The Sixth Circuit (in a 2-1 decision) recently held that ERISA Section 510 does not protect unsolicited employee complaints. See Sexton v. Panel Processing, Inc., 2014 U.S. App. LEXIS 8752 (6th Cir. May 9, 2014). Plaintiff Brian Sexton worked as a general manager for defendant Panel Processing and also served as a trustee for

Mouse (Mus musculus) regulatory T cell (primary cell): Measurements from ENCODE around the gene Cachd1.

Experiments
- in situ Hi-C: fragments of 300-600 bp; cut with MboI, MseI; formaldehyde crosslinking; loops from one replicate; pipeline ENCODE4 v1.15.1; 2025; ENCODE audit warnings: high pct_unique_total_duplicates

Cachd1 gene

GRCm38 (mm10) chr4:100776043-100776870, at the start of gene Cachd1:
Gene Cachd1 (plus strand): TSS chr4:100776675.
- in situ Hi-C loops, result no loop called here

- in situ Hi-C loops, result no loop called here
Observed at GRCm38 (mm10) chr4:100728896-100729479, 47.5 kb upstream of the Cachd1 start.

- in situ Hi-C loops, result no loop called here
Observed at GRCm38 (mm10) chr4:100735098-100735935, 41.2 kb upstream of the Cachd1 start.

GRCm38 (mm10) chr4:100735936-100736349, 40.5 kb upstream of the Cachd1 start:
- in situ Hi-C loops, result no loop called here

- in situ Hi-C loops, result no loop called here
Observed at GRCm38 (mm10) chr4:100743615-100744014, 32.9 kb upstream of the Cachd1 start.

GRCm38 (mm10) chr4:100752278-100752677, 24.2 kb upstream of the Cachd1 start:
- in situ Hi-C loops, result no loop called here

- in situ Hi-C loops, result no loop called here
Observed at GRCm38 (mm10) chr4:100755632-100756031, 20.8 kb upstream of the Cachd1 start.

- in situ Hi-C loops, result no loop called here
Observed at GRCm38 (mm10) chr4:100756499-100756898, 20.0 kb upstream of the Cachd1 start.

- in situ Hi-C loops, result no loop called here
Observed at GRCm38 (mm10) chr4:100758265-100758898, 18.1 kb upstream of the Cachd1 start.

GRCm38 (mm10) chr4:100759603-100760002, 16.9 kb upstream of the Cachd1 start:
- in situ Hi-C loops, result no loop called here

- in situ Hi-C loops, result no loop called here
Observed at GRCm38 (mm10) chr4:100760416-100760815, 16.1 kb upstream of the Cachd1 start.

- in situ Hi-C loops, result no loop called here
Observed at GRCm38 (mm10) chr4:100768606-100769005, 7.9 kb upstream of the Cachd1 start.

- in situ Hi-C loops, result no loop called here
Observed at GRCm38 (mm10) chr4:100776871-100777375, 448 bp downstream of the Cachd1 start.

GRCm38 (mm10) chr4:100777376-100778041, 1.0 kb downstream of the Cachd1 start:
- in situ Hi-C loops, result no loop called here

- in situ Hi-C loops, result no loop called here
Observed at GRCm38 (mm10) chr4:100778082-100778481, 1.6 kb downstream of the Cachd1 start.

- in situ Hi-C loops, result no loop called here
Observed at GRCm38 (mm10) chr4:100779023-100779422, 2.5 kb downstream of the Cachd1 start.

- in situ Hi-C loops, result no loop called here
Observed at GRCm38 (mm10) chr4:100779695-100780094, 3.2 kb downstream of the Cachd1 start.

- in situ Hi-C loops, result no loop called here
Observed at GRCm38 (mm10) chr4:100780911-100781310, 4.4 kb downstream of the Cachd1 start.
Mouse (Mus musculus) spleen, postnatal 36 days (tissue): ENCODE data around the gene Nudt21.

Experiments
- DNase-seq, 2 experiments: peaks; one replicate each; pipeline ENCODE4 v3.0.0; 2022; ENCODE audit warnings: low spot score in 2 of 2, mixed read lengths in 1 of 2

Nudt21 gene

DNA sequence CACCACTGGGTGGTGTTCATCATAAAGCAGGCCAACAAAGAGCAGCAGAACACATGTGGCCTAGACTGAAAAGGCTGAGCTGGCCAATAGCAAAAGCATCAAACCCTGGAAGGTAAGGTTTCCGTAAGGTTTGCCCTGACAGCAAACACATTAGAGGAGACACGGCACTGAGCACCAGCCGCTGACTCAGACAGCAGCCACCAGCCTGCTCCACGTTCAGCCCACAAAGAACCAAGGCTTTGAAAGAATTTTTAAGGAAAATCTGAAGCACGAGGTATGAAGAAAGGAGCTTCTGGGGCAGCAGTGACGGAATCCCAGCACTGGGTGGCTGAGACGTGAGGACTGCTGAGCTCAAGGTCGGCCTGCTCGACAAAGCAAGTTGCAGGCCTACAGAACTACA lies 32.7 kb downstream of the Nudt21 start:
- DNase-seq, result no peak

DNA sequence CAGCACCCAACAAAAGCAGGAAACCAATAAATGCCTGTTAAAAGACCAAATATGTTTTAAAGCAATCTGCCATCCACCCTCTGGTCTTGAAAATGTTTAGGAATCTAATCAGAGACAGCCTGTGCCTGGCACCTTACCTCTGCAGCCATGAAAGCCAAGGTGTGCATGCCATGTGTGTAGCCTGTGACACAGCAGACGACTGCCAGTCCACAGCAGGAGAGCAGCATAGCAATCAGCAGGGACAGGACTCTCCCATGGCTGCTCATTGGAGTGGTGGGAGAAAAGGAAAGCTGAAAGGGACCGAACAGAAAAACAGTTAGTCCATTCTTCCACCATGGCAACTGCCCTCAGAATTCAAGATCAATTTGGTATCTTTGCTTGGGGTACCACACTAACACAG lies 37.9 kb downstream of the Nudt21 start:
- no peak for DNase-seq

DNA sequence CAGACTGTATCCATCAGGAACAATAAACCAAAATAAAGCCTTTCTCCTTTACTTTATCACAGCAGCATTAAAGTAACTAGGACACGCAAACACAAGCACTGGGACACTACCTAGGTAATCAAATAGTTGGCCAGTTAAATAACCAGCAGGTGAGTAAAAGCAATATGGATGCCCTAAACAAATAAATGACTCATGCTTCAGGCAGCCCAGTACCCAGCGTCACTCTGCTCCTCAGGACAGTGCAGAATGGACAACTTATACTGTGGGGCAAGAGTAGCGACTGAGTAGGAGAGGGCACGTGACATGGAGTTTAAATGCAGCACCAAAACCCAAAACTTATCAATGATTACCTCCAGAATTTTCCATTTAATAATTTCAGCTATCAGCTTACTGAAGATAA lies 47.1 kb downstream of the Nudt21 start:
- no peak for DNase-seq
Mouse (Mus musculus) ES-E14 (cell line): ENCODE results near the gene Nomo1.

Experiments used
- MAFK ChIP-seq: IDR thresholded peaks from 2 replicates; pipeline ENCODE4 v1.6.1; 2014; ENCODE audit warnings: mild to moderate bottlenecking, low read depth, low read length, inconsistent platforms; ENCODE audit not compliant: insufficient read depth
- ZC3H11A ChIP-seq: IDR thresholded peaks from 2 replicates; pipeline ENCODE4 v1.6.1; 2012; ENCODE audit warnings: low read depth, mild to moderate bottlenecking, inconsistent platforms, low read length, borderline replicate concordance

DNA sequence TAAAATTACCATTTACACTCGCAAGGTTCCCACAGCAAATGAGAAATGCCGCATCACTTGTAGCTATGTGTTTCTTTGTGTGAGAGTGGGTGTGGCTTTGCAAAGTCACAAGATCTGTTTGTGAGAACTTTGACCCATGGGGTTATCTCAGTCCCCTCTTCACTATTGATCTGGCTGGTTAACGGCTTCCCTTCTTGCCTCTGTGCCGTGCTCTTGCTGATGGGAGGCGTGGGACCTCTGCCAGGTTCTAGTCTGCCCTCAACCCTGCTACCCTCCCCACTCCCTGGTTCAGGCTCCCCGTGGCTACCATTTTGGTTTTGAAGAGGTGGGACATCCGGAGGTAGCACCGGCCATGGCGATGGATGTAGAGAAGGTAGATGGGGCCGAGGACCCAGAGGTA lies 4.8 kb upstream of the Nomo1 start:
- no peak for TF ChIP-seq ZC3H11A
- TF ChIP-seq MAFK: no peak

The Affordable Care Act (ACA) is significantly changing employer health care obligations under the Employee Retirement Income Security Act (ERISA). Prior to ACA, the Supreme Court held that ERISA did not require employers to offer any level or type of welfare benefits, such as health care benefits. Now that ACA has passed constitutional muster, effective 2014, employers with more than 50 full-time employees will be required to provide “affordable” health care coverage to their full-time employees or face financial penalties. Because the penalties are calculated based on the number of full-time employees, employers should carefully examine the legal risks of realigning their workforces to minimize the use of full-time employees in favor of employees whose status would not trigger ACA’s coverage mandate. This article discusses the ACA whistleblower and ERISA Section 510 claims that might arise from such workforce restructurings or other attempts by employers to avoid ACA’s coverage requirements and corresponding tax penalties.